|Operating system||macOS, iOS (Spotlight Search)|
Spotlight is a system-wide desktop search feature of Apple's macOS and iOS operating systems. Spotlight is a selection-based search system, which creates an index of all items and files on the system. It is designed to allow the user to quickly locate a wide variety of items on the computer, including documents, pictures, music, applications, and System Preferences. In addition, specific words in documents and in web pages in a web browser's history or bookmarks can be searched. It also allows the user to narrow down searches with creation dates, modification dates, sizes, types and other attributes. Spotlight also offers quick access to definitions from the built-in New Oxford American Dictionary and to calculator functionality. There are also command-line tools to perform functions such as Spotlight searches.
Spotlight was first announced at the June 2004 Apple Worldwide Developers Conference, and then released with Mac OS X 10.4 Tiger in April 2005.
A similar feature for iOS 3.0 with the same name was announced on March 17, 2009.
Indices of filesystem metadata are maintained by the Metadata Server (which appears in the system as the mds daemon, or mdworker). The Metadata Server is started by launchd when macOS (formerly Mac OS X, then OS X) boots and is activated by client requests or changes to the filesystems that it monitors. It is fed information about the files on a computer's hard disks by the mdimport daemon; it does not index removable read-only media such as CDs or DVDs, but it will index removable, writable external media connected via USB, FireWire, or Thunderbolt, and Secure Digital cards. Aside from basic information about each file like its name, size and timestamps, the mdimport daemon can also index the content of some files, when it has an Importer plug-in that tells it how the file content is formatted. Spotlight comes with importers for certain types of files, such as Microsoft Word, MP3, and PDF documents. Apple publishes APIs that allow developers to write Spotlight Importer plug-ins for their own file formats.
The first time that a user logs onto the operating system, Spotlight builds indexes of metadata about the files on the computer's hard disks. It also builds indexes of files on devices such as external hard drives that are connected to the system. This initial indexing may take some time, but after this the indexes are updated continuously in the background as files are created or modified. If the system discovers that files on an external drive have been modified on a system running a version of macOS older than Mac OS X 10.4, it will re-index the volume from scratch.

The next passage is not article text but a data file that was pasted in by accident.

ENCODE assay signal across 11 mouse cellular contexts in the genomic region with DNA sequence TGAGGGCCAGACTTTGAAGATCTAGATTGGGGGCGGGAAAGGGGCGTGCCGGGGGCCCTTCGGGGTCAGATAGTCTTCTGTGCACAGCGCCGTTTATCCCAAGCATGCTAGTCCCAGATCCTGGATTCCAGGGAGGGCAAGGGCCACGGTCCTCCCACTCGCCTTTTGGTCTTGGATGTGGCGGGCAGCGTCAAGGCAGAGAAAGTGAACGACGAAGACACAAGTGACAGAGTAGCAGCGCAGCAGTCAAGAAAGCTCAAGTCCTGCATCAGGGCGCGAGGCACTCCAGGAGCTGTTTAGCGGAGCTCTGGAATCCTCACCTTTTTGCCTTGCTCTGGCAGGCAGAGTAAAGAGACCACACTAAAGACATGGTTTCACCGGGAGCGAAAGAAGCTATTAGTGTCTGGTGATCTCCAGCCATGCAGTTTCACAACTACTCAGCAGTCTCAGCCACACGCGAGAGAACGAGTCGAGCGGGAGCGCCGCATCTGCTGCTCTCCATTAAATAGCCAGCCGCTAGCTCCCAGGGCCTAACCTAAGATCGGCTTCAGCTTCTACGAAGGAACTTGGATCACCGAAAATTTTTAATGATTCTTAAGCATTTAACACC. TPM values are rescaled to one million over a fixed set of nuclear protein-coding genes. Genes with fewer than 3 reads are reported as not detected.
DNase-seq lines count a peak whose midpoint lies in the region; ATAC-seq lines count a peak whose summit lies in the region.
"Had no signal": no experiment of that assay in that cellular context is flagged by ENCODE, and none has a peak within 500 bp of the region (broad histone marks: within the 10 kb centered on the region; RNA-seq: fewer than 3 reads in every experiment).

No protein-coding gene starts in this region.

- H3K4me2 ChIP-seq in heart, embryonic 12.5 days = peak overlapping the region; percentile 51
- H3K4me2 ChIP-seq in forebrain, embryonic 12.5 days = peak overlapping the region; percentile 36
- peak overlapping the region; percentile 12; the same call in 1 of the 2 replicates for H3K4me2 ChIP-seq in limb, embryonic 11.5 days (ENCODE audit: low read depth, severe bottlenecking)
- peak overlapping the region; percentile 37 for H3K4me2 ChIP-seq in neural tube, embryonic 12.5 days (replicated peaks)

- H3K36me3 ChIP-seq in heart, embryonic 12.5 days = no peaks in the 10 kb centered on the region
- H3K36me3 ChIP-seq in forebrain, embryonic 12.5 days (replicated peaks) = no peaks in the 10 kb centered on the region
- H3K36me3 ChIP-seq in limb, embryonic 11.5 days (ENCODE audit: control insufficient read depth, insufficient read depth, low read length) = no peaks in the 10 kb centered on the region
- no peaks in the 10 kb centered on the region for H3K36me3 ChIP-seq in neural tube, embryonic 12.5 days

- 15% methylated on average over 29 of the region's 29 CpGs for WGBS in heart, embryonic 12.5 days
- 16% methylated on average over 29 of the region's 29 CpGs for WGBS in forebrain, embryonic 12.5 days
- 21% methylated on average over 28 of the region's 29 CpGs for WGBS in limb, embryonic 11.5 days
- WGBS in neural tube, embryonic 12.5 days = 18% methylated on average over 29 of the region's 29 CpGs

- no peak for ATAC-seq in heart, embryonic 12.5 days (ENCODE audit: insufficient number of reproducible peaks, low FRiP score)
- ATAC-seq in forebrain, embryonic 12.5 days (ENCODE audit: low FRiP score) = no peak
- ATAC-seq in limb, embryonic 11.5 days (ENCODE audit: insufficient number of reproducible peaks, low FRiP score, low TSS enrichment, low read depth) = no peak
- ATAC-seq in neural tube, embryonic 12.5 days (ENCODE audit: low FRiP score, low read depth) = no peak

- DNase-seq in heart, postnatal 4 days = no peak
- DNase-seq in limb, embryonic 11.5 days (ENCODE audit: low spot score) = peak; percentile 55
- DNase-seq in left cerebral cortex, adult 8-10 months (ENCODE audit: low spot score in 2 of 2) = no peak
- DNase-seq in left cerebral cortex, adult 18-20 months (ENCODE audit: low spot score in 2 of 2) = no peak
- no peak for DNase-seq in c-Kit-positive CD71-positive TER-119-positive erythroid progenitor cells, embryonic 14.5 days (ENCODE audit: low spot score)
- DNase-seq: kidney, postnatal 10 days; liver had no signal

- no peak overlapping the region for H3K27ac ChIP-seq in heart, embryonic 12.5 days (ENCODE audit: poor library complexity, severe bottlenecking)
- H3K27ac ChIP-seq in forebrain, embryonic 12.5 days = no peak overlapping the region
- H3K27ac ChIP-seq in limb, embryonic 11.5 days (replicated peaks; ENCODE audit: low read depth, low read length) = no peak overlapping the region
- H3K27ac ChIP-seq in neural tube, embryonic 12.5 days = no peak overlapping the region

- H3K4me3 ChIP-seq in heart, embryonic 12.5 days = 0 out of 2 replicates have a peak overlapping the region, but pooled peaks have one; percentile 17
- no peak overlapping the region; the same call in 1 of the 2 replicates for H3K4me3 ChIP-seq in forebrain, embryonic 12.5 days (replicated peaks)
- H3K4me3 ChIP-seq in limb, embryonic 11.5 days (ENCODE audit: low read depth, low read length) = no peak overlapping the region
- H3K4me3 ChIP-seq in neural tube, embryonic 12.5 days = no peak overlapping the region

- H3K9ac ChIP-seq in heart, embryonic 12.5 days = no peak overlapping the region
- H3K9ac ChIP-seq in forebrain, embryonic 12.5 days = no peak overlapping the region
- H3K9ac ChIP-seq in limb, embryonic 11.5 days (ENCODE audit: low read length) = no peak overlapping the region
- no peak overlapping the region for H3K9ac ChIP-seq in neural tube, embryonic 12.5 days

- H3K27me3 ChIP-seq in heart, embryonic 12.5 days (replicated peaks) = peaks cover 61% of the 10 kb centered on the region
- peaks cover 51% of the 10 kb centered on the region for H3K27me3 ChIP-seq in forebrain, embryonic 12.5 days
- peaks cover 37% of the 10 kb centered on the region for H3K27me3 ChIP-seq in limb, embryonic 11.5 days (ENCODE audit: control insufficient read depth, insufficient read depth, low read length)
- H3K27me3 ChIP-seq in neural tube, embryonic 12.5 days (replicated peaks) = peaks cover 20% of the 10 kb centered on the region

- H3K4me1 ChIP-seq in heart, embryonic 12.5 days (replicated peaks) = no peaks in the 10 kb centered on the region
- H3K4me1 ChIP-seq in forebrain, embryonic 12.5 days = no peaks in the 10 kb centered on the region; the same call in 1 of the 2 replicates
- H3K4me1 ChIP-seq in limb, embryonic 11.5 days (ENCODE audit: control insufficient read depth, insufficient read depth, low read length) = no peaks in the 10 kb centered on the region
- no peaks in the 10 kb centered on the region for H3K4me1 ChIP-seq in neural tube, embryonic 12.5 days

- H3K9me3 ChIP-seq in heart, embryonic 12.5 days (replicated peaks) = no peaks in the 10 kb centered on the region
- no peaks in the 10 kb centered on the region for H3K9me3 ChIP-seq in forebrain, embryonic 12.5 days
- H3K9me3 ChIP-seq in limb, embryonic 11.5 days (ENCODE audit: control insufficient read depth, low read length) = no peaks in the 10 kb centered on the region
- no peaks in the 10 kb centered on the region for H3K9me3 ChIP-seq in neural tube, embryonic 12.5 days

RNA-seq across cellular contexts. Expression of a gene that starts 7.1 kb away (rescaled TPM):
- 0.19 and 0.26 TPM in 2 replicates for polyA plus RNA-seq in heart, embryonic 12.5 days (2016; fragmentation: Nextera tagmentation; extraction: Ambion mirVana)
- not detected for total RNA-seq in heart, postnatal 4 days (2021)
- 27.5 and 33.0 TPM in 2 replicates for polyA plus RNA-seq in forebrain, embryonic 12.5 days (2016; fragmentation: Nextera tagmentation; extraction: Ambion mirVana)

Within Mac OS X Tiger, Spotlight can be accessed from a number of places. Clicking on an icon in the top-right of the menu bar opens up a text field where a search query can be entered. Finder windows also have a text field in the top-right corner where a query can be entered, as do the standard load and save dialogue boxes. Both of these text fields immediately start listing results of the search as soon as the user starts typing in a search term, returning items that either match the term, or items that start with the term. The search results can be further refined by adding criteria in a Finder window such as "Created Today" or "Size Greater than 1 KB".
Mac OS X v10.4 and later also include command line utilities for querying or manipulating Spotlight. The mdimport command, as well as being used by the system itself to index information, can also be used by the user to import certain files that would otherwise be ignored or force files to be reimported. It is also designed to be used as a debugging tool for developers writing Importer plug-ins. mdfind allows the user to perform Spotlight queries from the command line, also allowing Spotlight queries to be included in things like shell scripts. mdls lists the indexed attributes for specific files, allowing the user to specify which files and/or which attributes. The indexes that Spotlight creates can be managed with mdutil, which can erase existing indexes causing them to be rebuilt if necessary or turn indexing off. These utilities are also available on Darwin.
Although not widely advertised, Spotlight can perform boolean searches. By default if one includes more than one word, Spotlight performs the search as if an "AND" was included in between words. If one places a '|' between words, Spotlight performs an OR query. Placing a '-' before a word tells Spotlight to search for results that do not include that word (a NOT query).